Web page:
Hall of Fame rider Gary Stevens, who has enjoyed a sensational comeback from retirement over the past 18 months, announced on HRTV Thursday evening that he will have to undergo total knee replacement surgery. The 51-year-old expects to be sidelined for approximately six months.
Following the knee replacement and the rehabilitation process, Stevens hopes to be able to return to race riding. He emphasized that he was not retiring again, but going on hiatus to take care of the chronic knee problems that have simply become too much to manage.
Yet, during his conversation with Laffit Pincay III and Christina Blacker on HRTV, he noted that if the new knee isn't comfortable enough, he would ultimately have to leave the saddle for good.
"If I don't trust it, then I shouldn't be out there," Stevens said.
Stevens' recurring knee problems sent him into retirement twice before. He retired in December 1999 after his fourth knee surgery, but was back in action in early October 2000, and continued to ride for five more years. In 2005, Stevens again called it a career, and his riding days truly appeared to be over as he was firmly established as a racing commentator on HRTV and NBC.
But with the benefit of seven years' rest, Stevens felt able to launch a comeback at Santa Anita on January 6, 2013. His return has succeeded beyond any realistic hopes. Just four months later, he guided Oxbow to victory in the Preakness Stakes, his ninth career win in a Triple Crown race. Stevens crowned his amazing season by turning the Breeders' Cup Distaff/Classic double on Beholder and Mucho Macho Man, respectively. Mucho Macho Man handed him his 10th career Breeders' Cup win, but his first in the Classic.
On Thursday, Stevens revealed that he hasn't had total mobility in his knee throughout his comeback. He had been able to make adjustments to compensate -- until a month ago, and he admitted that as a result, he wasn't satisfied with some of his recent rides.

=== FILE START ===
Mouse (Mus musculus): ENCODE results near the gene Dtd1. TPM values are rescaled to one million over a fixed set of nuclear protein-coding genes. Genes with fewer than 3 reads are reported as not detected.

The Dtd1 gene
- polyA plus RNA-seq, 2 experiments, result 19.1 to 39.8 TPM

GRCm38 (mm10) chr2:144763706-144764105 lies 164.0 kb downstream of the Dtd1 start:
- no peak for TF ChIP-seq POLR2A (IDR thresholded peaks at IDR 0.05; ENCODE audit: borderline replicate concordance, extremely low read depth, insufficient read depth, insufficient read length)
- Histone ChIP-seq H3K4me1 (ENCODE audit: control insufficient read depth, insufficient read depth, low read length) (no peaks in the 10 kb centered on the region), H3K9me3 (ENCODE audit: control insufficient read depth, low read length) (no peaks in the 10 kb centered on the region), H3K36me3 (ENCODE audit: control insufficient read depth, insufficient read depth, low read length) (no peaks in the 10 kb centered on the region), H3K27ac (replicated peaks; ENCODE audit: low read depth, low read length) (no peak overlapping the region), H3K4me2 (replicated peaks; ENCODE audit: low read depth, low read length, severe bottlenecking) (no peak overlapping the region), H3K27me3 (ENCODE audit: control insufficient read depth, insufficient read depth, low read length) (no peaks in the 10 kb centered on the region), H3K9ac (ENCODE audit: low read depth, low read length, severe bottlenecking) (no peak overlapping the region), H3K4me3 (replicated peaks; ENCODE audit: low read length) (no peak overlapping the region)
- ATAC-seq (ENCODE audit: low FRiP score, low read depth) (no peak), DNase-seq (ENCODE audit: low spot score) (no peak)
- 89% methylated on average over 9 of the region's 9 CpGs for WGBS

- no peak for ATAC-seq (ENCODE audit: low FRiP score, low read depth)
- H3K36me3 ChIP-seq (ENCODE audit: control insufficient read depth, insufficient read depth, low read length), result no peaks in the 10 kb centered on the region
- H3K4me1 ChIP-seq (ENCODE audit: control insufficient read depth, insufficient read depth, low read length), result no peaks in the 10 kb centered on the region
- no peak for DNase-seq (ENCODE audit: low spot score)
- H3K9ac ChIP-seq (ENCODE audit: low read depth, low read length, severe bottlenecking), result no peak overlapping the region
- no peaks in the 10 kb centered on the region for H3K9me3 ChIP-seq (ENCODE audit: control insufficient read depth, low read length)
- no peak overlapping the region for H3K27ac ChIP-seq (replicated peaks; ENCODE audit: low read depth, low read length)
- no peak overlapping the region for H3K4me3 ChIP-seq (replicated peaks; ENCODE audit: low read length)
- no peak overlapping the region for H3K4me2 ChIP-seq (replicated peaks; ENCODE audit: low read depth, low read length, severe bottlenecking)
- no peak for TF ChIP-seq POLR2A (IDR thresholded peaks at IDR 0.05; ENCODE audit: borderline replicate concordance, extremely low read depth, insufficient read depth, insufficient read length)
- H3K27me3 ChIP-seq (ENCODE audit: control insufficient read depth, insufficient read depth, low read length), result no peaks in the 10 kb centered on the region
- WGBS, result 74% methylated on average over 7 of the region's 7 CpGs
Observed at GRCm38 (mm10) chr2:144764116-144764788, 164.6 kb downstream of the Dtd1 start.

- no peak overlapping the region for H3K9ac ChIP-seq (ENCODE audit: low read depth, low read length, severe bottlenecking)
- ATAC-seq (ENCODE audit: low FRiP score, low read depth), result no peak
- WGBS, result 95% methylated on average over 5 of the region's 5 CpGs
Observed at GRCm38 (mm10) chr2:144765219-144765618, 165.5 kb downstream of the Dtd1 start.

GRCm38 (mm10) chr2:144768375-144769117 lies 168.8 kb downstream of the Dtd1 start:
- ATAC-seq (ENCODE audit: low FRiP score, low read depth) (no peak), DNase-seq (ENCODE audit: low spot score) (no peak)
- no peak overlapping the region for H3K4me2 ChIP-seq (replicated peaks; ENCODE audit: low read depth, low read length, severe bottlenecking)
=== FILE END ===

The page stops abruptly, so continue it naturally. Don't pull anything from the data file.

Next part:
Stevens underwent a procedure on his knee Monday, but it didn't "react" well to it at all. Fluid has been drained from the knee Wednesday and again on Thursday, and according to his doctors, it cannot take any more.
"It's time to get a new knee," the Hall of Famer summed up, adding that he knew that this day would eventually come.
Stevens was named to ride for trainer Tom Proctor on Arlington Park's "Million Preview Day" Saturday, including Avanzare in the Grade 3 Arlington Handicap and Gulsary in the Grade 3 Modesty Handicap. The Hall of Famer informed Proctor of his situation, and up-and-coming apprentice Drayden Van Dyke has taken over his mounts at Arlington. Stevens also spoke with Beholder's trainer, Richard Mandella, and trainer Bob Baffert.
Inducted in the Hall of Fame in 1997, Stevens also garnered an Eclipse Award as outstanding jockey in 1998. He has won 4,988 races, and his mounts have earned $236,951,490, placing him ninth on the list of North American jockeys by career earnings.
A three-time Kentucky Derby winner, courtesy of Winning Colors (1988), Thunder Gulch (1995) and Silver Charm (1997), he has three Preakness wins with Silver Charm, Point Given (2001) and Oxbow. Stevens likewise counts a trio of Belmont victories, thanks to Thunder Gulch; Victory Gallop, who famously foiled Real Quiet's Triple Crown bid in a 1998 thriller; and Point Given's 12 1/4-length rout.
Stevens' popularity reached a far wider audience in 2003, when he played the all-time great jockey George Woolf in the blockbuster movie "Seabiscuit."